As you probably know from its cool adverts, Honda makes more than just cars. From jet planes to generators, if it’s mechanical, chances are Honda has a version of it.
Out of all its non-automotive products though, perhaps the most fun is ASIMO, the humanoid robot. Sadly, after 18 years, the project is at its end.
The ASIMO project — short for Advanced Step in Innovative Mobility — traces its roots back to 1986. It was during that year Honda introduced its first humanoid robot the E0. At that time it was nothing more than a set of legs. Over the next seven years, Honda worked in secret from the public eye honing its invention. Each year it managed another leap forward with the technology.
Then in 1993, the P1 came along further evolving the technology and design. Now with arms and legs, it started to take more of the familiar robot shape. However, Honda still kept the project in the dark as it continued to make improvements.
In 1996, Honda broke out from the shadows with the P2. This model blurred the line between science fiction and fact, and its evolution into 1997’s P3 model put it firmly into the uncanny valley at the time.
After the debut of the P2, it took another four years before ASIMO would come to life in its final form. For its first public appearance in the US, it made a grand entrance; on February 15, 2002, ASIMO rang the opening bell on Wall Street, making it the first non-human to do so.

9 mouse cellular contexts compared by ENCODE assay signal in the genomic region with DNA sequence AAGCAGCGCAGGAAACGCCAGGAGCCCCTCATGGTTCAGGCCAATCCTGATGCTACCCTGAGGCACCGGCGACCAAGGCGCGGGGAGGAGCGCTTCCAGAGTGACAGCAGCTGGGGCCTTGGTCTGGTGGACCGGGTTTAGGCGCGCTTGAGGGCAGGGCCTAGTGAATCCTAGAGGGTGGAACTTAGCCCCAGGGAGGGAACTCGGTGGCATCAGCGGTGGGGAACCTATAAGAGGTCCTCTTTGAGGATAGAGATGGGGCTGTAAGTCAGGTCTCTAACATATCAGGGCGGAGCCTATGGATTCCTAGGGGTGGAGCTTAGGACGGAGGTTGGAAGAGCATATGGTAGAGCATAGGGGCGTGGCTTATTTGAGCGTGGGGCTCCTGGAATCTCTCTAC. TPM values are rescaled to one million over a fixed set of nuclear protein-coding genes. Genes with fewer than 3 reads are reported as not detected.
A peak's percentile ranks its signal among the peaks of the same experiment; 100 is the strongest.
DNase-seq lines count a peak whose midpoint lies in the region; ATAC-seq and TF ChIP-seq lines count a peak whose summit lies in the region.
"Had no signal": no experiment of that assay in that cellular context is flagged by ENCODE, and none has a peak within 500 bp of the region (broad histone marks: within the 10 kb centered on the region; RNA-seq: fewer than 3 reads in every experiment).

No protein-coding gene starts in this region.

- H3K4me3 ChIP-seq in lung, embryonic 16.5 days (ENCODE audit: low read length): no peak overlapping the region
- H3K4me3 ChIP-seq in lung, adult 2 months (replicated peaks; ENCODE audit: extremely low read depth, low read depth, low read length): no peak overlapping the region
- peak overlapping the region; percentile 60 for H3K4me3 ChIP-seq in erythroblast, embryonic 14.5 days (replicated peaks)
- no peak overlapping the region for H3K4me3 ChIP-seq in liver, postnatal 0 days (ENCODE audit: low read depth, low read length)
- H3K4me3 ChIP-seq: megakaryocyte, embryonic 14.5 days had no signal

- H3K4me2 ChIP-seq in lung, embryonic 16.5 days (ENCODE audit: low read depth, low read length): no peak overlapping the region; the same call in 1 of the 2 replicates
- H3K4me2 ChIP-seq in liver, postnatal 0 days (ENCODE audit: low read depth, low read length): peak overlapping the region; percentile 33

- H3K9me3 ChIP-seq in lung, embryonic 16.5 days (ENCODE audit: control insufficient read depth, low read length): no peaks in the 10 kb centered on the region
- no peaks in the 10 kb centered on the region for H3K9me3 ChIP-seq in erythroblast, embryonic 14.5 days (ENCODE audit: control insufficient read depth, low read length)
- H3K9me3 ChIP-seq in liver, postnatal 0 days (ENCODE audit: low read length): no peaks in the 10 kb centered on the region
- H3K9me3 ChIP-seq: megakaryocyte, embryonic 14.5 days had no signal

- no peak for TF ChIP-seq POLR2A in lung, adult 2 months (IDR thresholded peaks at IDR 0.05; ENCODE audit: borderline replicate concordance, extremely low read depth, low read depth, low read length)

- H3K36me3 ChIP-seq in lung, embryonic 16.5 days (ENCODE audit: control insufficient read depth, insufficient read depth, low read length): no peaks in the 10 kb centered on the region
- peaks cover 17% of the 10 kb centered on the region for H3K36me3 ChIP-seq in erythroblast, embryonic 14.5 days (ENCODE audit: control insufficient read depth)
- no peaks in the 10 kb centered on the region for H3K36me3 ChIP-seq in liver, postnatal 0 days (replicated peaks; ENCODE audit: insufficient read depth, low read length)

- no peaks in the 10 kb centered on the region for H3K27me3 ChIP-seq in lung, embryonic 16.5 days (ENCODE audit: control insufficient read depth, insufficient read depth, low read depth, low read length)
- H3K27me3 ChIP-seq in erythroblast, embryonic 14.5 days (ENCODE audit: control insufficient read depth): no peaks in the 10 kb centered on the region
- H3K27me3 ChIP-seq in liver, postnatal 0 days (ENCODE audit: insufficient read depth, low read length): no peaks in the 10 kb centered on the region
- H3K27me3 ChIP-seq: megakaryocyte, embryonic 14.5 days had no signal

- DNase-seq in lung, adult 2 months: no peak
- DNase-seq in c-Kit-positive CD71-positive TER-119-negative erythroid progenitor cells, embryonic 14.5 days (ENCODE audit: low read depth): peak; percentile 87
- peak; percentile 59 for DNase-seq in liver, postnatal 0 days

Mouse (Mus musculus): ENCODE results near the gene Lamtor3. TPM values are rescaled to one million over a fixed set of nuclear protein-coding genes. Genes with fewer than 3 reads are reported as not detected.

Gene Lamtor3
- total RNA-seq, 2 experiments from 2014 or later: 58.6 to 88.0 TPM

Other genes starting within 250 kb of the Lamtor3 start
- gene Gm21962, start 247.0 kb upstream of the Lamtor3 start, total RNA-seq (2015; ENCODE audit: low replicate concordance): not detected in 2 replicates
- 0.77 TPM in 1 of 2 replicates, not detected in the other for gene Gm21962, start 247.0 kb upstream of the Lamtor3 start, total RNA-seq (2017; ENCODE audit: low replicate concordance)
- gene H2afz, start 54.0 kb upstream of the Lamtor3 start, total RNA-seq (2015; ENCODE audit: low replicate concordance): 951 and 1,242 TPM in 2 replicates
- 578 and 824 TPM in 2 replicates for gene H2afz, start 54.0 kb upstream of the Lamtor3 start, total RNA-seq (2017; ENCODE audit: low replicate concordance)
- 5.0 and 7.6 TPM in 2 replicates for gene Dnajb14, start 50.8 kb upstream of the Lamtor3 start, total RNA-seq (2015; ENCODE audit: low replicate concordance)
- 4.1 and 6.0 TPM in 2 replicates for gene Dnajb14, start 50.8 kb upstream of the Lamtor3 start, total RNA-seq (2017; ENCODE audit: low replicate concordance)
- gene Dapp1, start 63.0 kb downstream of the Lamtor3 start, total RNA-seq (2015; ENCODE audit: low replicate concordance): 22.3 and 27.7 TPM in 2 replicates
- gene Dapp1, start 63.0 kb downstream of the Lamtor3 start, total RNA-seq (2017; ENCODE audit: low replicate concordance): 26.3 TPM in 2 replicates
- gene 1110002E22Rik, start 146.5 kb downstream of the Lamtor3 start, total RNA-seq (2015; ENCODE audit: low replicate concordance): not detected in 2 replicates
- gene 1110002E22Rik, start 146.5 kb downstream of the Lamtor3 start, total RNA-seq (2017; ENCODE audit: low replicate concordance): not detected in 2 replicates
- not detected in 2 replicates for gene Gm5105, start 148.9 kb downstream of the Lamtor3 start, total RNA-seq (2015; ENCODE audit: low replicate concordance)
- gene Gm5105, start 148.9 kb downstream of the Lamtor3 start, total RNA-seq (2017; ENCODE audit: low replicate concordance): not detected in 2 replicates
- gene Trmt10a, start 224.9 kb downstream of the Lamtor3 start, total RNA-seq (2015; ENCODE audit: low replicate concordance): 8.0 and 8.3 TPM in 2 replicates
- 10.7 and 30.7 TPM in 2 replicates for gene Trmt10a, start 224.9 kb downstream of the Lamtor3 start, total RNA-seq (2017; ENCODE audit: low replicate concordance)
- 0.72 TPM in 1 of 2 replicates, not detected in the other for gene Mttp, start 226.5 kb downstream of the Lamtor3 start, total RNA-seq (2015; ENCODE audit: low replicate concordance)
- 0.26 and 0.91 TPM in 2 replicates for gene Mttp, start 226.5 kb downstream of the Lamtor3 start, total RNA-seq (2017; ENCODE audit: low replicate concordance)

This was just the first appearance in a long line of amusing appearances. Over its 16-year public tour, it did things like entering a game show, put on a dance routine, and introduced a film about itself at the Sundance Film Festival. It even led the Detroit Symphony Orchestra in a rendition of The Impossible Dream.
ASIMO had a fairly epic career, but now it’s entering into retirement. Despite the project coming to an end though, the legacy of ASIMO will live on.
If you follow automotive trends you know autonomous tech is huge right now. Virtually every company is scrambling to bring the latest and greatest to market before anyone else. Honda developed a visual object recognition system for ASIMO, using a pair of cameras (ASIMO’s “eyes”). This allows ASIMO to distinguish human faces, spot moving objects, and even determine gestures — vital for predicting traffic behavior and patterns.
ASIMO also has a laser scanner for navigation. This combines with its eyes to allow it to recognize and move through its environment. By using the knowledge gained from ASIMO, Honda has a literal leg up in the area of autonomous navigation.
Another of ASIMO’s legacy technologies is gyroscopes. Last year, Honda unveiled a self-leveling motorcycle which used similar tech found on ASIMO. This sort of feature will undoubtedly find its way into production bikes at some point and make riders safer overall.
Finally, ASIMO should help pave the way for other robotic advancements in the future. Capturing the movements of the human body is difficult, but Honda managed to figure it out — ASIMO was the first robot to be able to run, with both feet leaving the ground for 0.08s. This means we are one step closer to androids being able to perform dangerous jobs that now only humans can.
It’s sad that ASIMO is moving on, but we’re definitely thankfully for the advancements it contributed too.
Bye bye, ASIMO.